This change is more in line with more sophisticated larger mortgage operations. Additionally, the impact of this change favorably impacted our earnings for the quarter by $912,000 or $0.04 earnings per share. Excluding this amount, our noninterest income to average assets would have been 1.22%. The takeaway from all this is that with lower rates, we will face margin pressure going forward, but we also have diversity in our revenue streams that will benefit with the change in rates.

We expect our fee businesses to help offset the margin pressure to keep our earnings momentum going forward. So let's move on to expenses. Our operating noninterest expenses came in at $14.8 million with an operating efficiency ratio of 61%. Looking at the individual line items, our compensation expense is up slightly.

You will notice, our FTE count is up one and although Tim Schools, our new CEO, is the obvious hire, we did have FTE movement below this number with some FTE coming out from Est Tennessee and the backfill of some open roles. Moving on, the majority of the increase from the first quarter is really on two line items: data processing and software and on the equipment line item. Within these numbers, we have $50,000 of onetime expenses, $100,000 a bubble expenses as we are changing out an IT vendor, and there are some double costs, while one vendor is ramping up, and the other vendor is ramping down. We upgraded equipment in East Tennessee to make sure our associates have the tools necessary to execute for our clients.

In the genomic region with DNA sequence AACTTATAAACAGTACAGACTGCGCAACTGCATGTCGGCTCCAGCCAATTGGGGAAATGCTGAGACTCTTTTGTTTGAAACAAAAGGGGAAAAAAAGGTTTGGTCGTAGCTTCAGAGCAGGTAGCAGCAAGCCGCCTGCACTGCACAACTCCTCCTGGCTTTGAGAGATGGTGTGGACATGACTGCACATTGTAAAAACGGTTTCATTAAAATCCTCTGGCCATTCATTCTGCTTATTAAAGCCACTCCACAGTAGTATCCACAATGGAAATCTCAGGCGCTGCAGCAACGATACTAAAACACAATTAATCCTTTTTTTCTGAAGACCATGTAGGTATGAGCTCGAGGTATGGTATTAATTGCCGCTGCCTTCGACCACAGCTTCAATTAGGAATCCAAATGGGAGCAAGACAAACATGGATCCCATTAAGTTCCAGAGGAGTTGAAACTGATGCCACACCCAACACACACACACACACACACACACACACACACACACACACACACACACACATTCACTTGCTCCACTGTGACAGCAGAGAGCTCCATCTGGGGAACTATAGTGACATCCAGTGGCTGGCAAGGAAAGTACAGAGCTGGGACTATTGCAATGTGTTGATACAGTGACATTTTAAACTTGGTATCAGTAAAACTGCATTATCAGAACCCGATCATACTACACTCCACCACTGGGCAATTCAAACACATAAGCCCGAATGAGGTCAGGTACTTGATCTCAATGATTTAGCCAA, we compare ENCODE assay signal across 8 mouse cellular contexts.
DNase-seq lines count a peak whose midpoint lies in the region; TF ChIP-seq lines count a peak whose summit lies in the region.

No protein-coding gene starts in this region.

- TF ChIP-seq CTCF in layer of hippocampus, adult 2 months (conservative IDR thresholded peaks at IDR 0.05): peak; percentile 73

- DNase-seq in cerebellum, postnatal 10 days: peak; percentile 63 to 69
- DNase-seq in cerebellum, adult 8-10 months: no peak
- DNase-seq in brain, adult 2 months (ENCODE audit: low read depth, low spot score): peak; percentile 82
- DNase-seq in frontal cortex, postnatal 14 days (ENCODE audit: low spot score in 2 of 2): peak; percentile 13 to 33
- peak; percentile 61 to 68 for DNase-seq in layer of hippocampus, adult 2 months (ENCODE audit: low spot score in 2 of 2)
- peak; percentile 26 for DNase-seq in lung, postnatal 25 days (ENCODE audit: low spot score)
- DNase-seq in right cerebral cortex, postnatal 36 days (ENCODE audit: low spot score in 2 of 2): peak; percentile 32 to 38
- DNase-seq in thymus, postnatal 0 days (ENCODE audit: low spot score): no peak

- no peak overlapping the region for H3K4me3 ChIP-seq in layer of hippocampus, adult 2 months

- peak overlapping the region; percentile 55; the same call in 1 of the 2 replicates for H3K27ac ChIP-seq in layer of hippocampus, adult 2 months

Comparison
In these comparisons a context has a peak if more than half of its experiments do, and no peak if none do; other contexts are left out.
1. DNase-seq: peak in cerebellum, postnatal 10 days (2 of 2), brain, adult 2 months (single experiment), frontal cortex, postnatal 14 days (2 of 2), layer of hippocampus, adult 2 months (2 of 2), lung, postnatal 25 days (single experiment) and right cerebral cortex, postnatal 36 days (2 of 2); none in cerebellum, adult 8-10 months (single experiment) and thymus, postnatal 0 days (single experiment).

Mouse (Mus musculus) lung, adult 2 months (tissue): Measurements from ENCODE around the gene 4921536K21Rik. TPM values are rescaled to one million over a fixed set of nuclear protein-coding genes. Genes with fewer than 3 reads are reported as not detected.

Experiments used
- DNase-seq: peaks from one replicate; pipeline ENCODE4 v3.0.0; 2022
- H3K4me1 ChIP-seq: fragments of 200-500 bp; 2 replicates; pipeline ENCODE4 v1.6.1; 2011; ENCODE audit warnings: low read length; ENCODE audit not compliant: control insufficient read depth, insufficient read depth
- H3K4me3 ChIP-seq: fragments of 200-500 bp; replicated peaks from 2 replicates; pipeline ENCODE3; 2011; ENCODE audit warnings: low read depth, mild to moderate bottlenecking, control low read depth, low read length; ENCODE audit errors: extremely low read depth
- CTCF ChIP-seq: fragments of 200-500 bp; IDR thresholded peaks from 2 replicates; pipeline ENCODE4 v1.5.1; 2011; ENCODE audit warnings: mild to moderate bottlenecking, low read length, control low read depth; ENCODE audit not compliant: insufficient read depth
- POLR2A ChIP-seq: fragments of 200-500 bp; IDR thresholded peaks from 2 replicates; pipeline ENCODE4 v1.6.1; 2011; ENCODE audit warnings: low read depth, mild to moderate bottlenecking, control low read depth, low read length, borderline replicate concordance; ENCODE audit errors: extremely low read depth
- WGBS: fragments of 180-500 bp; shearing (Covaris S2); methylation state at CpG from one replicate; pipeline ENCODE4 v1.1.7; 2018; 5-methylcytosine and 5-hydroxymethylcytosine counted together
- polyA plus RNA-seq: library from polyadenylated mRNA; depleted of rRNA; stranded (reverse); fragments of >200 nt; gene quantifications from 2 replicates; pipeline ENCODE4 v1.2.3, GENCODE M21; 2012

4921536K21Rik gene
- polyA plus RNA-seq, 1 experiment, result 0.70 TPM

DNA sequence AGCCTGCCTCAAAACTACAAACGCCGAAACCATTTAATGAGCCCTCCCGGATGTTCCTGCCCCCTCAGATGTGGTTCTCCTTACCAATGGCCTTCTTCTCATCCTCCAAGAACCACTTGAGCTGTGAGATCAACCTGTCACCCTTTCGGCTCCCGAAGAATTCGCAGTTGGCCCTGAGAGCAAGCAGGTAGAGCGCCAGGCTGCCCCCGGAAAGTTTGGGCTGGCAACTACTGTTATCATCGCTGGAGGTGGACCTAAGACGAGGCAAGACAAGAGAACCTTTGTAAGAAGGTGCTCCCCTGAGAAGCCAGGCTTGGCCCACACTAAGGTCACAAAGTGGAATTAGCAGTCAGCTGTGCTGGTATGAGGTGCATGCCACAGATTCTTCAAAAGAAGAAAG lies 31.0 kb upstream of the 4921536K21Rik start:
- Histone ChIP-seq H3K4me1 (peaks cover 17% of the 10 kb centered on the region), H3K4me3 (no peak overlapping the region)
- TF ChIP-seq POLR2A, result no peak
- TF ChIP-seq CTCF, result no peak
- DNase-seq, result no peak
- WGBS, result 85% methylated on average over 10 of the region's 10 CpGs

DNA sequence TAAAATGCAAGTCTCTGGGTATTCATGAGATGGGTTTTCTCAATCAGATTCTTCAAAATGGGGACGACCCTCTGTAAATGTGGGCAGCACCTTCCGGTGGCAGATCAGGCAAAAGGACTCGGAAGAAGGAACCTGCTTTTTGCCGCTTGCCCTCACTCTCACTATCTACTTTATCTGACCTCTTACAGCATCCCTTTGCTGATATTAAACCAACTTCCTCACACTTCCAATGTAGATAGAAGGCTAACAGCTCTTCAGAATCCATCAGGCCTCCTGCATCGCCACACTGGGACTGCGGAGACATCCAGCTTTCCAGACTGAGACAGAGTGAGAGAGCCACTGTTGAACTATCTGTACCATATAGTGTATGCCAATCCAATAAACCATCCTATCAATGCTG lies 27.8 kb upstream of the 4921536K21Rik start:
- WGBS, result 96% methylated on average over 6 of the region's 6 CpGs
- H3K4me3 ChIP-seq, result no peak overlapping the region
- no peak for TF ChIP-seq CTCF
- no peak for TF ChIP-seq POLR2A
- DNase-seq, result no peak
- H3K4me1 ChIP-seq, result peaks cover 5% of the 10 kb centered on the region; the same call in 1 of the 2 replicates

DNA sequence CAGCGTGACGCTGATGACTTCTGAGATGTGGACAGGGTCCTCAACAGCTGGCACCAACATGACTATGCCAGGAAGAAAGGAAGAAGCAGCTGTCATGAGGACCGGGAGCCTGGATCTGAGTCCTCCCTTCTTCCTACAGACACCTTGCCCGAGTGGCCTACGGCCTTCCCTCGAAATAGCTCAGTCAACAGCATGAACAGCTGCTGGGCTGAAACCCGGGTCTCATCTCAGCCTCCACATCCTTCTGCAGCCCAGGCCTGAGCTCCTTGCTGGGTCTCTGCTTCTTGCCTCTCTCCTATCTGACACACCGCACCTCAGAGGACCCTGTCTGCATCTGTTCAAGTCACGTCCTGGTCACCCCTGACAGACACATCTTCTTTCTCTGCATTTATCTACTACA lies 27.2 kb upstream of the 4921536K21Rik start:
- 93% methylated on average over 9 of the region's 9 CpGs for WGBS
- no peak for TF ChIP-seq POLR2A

And we did put in some new modules that enhances our overall core platform to better serve our clients. So with this said, you should expect our overall expense run rate to be down some in the coming quarters, and specifically, in the two line items just noted. Again, our goal, as previously stated, has been to trend our efficiency ratio down to the low 60s by the end of the year. As it relates to our merger expenses, we have all but wrap this up, and going forward, we believe this line item to be negligible, if not zero from here on now.

So let's move on to capital. All of our capital ratios improved from the prior quarter and remain above well-capitalized regulatory guidelines. With robust capital levels and a stock valuation that we feel is very attractive, we repurchased 219,600 CapStar shares in the quarter. On a year-to-date basis, we have repurchased $5.8 million of our $8 million stock buyback that we announced in December.

Additionally, I'll remind you that the dividend was increased from $0.04 to $0.05 and paid in the quarter. With that, let me turn it back to Claire for some closing comments.

Claire Tucker -- Chief Executive Officer

Thank you, Rob. I now direct your attention to Page 16 of the investor deck. CapStar's strategy remains one of sound profitable growth. We believe that the financial results that we reported Thursday afternoon and the clean loan portfolio as demonstrated in our credit metrics are reflective of this strategy.